ADVENTURELAND

Like 500 Days of Summer, Adventureland is about a boy whose relationships are led by romance, and the more jaded girl he falls for.

Jesse Eisenberg basically plays a more likeable version of his character in Squid and the Whale. In this film his character is more apologetic for his nerdiness and doesn’t try using his literary knowledge as a ploy to impress girls, so when it does slip out it is an honest expression of his personality rather than an angle. The montage of his attempts at getting entry-level jobs is one joke played over and over, but I laughed every time.

In fact I laughed throughout the film, but also like 500 Days, I was the only one to do so in a showing that was well attended for a movie this late in its release. The only time other people laughed, I didn’t. But it was a gaggle of girls and I don’t remember what it was they thought was so funny. We were obviously on different wavelengths.

The naturalistic acting was very welcome for this genre. Kristen Stewart almost makes me want to see Twilight, but I’ve heard it has the worst acting of 2008. Could this be the same actress?

Eisenberg is very good because he gives off the Michael Cera vibe but without the knowing, aren’t-I-funny-actually, invisible smirk that lurks behind Cera’s characters. Eisenberg wears the character more honestly.

The handheld camera works well because it also maintains a distance from the subjects it observes, a point of view that is matched by the judicious editing. Vignettes at the theme park often cut away midway through a scene, as if the film is documenting the rhythm of the day rather than waiting for a scripted sequence to play out.

Unfortunately Bill Hader and Kristen Wiig do not match the sensibility of the film, and stand out like cartoon characters who have strayed from the set of a Will Farrell comedy. Perhaps they are supposed to be the unlikely Prosperoes who preside over this parallel miniverse where Eisenberg inadvertently becomes the most sought after man on campus. Does their discontinuity with the otherwise normal world of the film just go to show that they are an unprepossessing Tom Bombadil and his Goldberry?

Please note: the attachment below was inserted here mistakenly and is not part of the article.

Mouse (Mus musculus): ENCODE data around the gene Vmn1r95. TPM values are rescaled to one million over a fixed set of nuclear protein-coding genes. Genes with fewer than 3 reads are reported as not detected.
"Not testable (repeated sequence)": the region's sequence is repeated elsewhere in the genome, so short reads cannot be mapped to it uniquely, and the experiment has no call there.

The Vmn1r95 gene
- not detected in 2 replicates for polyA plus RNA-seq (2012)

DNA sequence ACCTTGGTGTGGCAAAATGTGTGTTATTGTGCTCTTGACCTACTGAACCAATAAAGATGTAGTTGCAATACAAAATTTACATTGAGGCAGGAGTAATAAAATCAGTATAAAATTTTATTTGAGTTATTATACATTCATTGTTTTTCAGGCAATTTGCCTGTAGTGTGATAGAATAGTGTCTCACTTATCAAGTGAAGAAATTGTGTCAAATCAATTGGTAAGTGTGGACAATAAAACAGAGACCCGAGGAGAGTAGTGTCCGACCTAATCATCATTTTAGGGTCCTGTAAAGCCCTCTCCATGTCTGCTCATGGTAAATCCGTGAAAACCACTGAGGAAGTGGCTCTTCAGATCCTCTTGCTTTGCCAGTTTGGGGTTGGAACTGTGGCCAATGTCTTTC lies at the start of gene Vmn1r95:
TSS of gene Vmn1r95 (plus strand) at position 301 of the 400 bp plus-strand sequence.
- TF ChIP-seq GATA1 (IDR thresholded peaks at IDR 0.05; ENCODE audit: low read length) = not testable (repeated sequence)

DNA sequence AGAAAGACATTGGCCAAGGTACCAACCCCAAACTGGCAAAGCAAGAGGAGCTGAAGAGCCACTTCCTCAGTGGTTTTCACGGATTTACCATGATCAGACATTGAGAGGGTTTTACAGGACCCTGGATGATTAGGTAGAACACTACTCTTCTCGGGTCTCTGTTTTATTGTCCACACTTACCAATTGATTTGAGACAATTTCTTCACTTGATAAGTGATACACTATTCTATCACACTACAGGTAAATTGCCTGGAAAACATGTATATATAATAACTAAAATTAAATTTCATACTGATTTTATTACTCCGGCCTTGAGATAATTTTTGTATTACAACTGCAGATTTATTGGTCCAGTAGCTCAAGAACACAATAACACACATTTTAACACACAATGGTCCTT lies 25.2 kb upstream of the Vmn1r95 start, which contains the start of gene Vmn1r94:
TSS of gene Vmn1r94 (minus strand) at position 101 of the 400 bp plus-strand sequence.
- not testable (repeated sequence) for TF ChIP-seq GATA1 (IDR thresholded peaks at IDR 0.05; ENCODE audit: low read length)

That notwithstanding, Greg Mottola shows more promise directing his own material than his Superbad debut let on. It looks like his next film, written by the Shaun/Fuzz team of Pegg and Frost, will go in yet a third direction, though it will likely be more in line with Superbad than Adventureland.

On future projects, if Mottola can resist the urge to fall back on mainstream comic relief like Hader and Wiig, which might be excused as a kind of safety reflex on his part, I think we will be seeing a well observed drama from him soon. The fact that Ryan Reynolds switched teams, joining the dramatic side of Adventureland instead of staying in the Hader/Wiig territory with which he is more familiar, is perhaps indicative of the trajectory Mottola wants to chart for himself.

Hopefully Adventureland will find favor with those who thought 500 Days was too creative or whatever. By contrast, Mottola attempts no formal flourishes that could be characterized as “artificial” or “gimmicky.” But despite his reluctance to admit cuteness, it is Mottola who lets his third act follow the most predictable of developments. It pains me to say this, because I love the mood and laid-back pace of Adventureland, but 500 Days is still the braver picture. (Yes, that just happened!)

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